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Boys Bike - 20 or 24 inch?

stevep3156stevep3156 Posts: 37

Looking to buy my son his first decent bike (with not much money...always the problem!!).

I've been to two shops so far, both have sized him up as just about fitting a 24inch. However, when sitting on it, it looks far too big & he can just touch the floor with his toes with the seat down as far as it will go .

The shop assistants have insisted this is fine & that he will grow into it. However, i'm not entirely comfortable with this, a 20inch may not last as long, but seems to me a safer bet.

Has anyone else had this dilemma, i.e. on the cusp of a larger size, but seemingly not quite there yet? If so, would you advise we stick to a smaller (but seemingly safer) size, or take the plunge & go for the larger size?

Many thanks in advance, & my apologies if this has been covered to death here, I have had a look online at size guides, & it seems both would fit him!



  • mouthmouth Posts: 1,196
    A second hand 20" for a few months, or something from Asda? They had something for about £60 the other day I think. Buy a 24" when he's comfortable on it, and spend some proper cash then.
    The only disability in life is a poor attitude.
  • baudmanbaudman Posts: 757
    How's his skills?

    5 yr old Thing1 now prefers her saddle so that she can get decent leg extension. That means when in the saddle, she's on her toes or balls of her feet. At first, we had it lower but as her confidence built, so did her saddle height (well, it's more the rate at which her legs are growing that determines that - I feel like I'm raising it every week at the moment!) But yeah, she's asking for her saddle to get raised. "Daddy, it's too hard to pedal quickly, or up hills. I think I need my saddle higher again". :shock:

    Lots of decent kid's bikes these days have a geo where, if the saddle is dropped, they're still not 'over' the wheels, they're more 'between' them. It makes balancing and handling what appears to be a big and heavy bike, a lot easier than it appears.

    Weight is another issue too. As a general rule, lighter is better coz there isn't as much of them to wrangle a bike. However, longevity and price are also factors. You know what they say... light, strong, cheap - pick any two.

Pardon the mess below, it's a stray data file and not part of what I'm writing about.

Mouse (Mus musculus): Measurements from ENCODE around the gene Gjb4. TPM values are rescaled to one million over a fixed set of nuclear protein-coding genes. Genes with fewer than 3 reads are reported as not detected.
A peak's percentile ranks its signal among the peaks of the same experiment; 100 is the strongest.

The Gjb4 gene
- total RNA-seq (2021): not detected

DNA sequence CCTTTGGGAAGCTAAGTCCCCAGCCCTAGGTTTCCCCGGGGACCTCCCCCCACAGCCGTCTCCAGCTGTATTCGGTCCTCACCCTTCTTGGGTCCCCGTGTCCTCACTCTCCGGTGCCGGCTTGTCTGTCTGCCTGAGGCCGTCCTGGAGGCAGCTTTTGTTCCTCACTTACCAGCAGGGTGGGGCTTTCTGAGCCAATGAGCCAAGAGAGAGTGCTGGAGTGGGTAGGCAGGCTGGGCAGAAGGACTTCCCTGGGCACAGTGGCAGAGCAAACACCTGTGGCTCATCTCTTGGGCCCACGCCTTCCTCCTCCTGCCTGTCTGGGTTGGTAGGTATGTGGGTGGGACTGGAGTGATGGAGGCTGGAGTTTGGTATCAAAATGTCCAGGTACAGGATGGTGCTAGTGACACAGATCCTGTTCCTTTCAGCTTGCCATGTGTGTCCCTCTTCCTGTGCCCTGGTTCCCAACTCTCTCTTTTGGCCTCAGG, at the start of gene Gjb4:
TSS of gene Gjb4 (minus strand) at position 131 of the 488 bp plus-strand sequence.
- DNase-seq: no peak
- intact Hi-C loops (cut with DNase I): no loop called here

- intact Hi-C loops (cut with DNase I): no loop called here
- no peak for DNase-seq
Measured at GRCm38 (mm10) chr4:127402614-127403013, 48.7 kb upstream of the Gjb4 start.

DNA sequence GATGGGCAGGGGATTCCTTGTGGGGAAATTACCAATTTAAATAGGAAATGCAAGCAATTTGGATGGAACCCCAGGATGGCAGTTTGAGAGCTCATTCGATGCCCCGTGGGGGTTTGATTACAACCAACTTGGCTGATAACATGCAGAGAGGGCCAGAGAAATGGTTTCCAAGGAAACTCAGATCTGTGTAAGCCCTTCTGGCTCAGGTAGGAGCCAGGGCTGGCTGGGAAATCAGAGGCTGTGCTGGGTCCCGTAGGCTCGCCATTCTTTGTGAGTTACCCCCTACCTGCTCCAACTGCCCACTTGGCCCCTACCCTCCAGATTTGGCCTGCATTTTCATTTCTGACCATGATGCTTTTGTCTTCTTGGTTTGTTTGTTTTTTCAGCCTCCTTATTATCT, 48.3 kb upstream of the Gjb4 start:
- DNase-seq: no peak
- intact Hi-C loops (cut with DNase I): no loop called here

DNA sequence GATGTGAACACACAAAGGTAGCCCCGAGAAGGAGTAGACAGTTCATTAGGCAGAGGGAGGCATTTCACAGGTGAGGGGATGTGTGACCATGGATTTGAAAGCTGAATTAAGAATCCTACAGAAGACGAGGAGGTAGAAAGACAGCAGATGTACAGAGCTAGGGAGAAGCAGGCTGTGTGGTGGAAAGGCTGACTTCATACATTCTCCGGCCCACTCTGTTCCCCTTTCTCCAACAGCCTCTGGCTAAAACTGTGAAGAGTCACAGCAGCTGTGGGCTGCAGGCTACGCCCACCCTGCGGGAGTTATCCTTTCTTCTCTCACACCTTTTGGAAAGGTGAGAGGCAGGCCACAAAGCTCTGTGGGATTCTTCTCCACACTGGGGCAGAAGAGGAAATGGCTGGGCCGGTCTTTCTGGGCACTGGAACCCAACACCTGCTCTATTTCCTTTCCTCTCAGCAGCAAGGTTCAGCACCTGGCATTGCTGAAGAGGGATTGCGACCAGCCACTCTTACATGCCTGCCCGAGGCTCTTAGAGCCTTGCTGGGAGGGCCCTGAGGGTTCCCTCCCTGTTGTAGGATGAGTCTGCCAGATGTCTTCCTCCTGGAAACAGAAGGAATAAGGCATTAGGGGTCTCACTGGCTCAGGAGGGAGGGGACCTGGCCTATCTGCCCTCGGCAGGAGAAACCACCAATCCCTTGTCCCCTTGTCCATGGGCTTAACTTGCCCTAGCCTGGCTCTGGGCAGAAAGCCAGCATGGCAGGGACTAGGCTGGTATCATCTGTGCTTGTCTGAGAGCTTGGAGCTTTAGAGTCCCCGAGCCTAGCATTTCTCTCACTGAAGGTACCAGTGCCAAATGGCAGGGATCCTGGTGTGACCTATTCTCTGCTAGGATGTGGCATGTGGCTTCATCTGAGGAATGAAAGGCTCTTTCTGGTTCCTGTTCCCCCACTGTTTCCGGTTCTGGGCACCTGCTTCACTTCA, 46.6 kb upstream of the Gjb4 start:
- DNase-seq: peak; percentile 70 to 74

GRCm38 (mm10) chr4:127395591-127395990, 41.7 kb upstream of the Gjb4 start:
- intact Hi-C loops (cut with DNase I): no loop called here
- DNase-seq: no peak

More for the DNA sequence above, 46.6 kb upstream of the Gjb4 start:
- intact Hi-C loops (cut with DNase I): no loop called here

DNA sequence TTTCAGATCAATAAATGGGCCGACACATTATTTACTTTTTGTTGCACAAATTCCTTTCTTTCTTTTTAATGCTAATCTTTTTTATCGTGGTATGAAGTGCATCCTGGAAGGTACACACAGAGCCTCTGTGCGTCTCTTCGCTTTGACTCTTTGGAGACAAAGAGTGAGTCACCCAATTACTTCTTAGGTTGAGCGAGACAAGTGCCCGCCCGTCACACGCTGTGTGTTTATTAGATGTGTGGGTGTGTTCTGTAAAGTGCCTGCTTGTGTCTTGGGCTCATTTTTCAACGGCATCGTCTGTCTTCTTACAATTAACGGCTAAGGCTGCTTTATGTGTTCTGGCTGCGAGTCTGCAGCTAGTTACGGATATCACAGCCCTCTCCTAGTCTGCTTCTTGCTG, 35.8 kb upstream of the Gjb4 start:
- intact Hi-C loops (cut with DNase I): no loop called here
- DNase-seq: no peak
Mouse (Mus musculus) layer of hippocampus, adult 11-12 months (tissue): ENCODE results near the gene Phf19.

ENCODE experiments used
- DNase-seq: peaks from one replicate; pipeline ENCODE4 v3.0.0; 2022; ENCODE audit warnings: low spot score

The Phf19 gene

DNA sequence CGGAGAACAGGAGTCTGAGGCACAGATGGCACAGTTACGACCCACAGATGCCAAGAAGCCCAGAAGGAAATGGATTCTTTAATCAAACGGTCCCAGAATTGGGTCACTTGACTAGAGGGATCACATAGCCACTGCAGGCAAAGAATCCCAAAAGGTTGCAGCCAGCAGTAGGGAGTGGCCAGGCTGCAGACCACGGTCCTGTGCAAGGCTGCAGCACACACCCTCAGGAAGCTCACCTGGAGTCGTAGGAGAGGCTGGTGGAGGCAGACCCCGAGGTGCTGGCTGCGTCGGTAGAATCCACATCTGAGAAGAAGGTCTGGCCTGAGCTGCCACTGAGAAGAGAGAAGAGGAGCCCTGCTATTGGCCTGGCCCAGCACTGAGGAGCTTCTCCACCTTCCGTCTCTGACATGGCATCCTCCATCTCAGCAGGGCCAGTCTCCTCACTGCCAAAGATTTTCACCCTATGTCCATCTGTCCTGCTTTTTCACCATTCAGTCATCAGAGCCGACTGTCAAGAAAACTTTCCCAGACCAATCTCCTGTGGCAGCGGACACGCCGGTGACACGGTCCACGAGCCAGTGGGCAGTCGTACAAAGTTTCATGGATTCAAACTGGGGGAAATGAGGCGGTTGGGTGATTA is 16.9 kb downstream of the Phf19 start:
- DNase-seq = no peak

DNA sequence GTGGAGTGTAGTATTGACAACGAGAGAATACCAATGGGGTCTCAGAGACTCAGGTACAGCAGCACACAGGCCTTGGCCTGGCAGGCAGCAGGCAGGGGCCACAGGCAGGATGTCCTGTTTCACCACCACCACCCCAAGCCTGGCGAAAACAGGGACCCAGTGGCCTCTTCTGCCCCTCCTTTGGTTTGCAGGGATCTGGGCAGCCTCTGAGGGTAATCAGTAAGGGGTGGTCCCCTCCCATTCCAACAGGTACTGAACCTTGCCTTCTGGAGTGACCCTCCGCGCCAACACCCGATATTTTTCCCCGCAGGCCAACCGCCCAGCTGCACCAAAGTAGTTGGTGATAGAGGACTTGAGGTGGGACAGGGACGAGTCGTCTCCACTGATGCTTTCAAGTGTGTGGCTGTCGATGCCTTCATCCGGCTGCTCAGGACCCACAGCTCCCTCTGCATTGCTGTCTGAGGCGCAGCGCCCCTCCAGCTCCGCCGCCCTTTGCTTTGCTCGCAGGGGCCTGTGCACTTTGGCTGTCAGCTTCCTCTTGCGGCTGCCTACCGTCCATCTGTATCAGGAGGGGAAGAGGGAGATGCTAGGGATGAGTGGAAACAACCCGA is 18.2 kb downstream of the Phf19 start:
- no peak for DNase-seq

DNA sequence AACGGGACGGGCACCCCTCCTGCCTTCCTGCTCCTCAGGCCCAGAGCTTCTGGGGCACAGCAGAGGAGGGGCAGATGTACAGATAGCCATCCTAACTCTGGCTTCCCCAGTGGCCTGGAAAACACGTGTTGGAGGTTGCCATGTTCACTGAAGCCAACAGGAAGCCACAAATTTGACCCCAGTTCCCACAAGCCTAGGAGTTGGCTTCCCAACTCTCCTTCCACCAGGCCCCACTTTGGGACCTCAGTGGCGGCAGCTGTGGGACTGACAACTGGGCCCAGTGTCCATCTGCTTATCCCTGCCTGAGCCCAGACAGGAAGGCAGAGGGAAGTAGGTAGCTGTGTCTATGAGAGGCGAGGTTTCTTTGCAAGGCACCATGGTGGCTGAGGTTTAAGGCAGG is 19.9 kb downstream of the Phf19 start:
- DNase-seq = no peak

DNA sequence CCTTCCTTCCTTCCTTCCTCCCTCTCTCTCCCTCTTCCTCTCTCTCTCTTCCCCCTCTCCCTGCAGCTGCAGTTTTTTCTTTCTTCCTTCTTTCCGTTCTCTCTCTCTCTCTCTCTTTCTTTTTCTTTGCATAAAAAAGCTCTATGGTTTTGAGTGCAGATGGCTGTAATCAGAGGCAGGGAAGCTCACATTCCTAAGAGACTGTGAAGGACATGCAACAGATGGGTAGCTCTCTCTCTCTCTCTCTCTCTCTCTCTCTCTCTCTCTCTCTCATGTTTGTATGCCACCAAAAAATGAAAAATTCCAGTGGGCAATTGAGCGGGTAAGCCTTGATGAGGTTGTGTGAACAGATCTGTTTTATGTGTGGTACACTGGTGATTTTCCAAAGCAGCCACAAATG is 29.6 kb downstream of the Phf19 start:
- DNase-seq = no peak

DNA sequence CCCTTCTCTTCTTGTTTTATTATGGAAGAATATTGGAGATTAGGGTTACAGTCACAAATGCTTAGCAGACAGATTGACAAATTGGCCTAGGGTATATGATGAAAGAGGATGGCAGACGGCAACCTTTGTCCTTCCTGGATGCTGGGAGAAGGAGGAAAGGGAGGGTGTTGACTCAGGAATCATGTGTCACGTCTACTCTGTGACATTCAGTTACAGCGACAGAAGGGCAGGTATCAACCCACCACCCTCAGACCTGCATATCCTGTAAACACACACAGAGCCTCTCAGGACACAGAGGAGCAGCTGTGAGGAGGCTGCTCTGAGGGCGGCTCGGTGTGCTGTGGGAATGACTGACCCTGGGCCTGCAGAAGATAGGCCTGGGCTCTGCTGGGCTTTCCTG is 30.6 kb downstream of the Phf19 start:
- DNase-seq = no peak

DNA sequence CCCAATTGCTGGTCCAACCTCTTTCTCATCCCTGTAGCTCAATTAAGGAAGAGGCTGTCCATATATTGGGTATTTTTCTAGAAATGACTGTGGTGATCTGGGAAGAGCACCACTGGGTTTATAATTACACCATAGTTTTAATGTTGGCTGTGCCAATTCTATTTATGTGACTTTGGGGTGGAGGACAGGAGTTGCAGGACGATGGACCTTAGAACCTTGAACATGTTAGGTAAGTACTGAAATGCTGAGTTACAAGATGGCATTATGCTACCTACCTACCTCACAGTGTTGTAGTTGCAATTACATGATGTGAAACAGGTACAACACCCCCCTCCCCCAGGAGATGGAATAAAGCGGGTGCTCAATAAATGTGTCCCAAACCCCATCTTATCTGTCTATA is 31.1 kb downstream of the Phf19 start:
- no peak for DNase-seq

Commute - MASI Souville3 | Road/CX - MASI Speciale CX | Family - 80s ugly | Utility - Cargobike
  • othelloothello Posts: 574
    I would go with the 20", even if you start with the saddle half up. Nothing knocks a childs confidence on a bike more than a bike that is too big an unwieldy.

    We had a similar issue going from a 16" wheel. My son had outgrown his 16" and I bought him a 20" hotrock. He *just* fitted it, but was stretched and he struggled for ages until he really fitted it. His confidence took a knock.

    Now his skills are so good he can hop on a bike far too big for him and just cycle.
    Blogging about junior road bikes
  • InitialisedInitialised Posts: 3,047
    I picked up a 20" Carrera Blast for my six year old for £35 on eBay (£135-165 new iirc). He loves it. My older child has a Raleigh Venture which is not coping well after a years use so steer clear or be prepared to upgrade, this bike feels like a mistake compared to the Carrera. A wet day in Hamsterley forest damn near killed it.
    I used to just ride my bike to work but now I find myself going out looking for bigger and bigger hills.
  • johnboy183johnboy183 Posts: 777
    Surprised no one has yet mentioned the "I" word yet.... Try Bikes will last a while. Possibly be able to sell 2nd hand or always available on eBay. Costly yes but defo value for money and they hold value.
    Size wise my boy on cusp of 20inch but because he quite accomplished he has managed to ride it no probs. Perhaps you should try larger size and save money longer term. Good luck with decision
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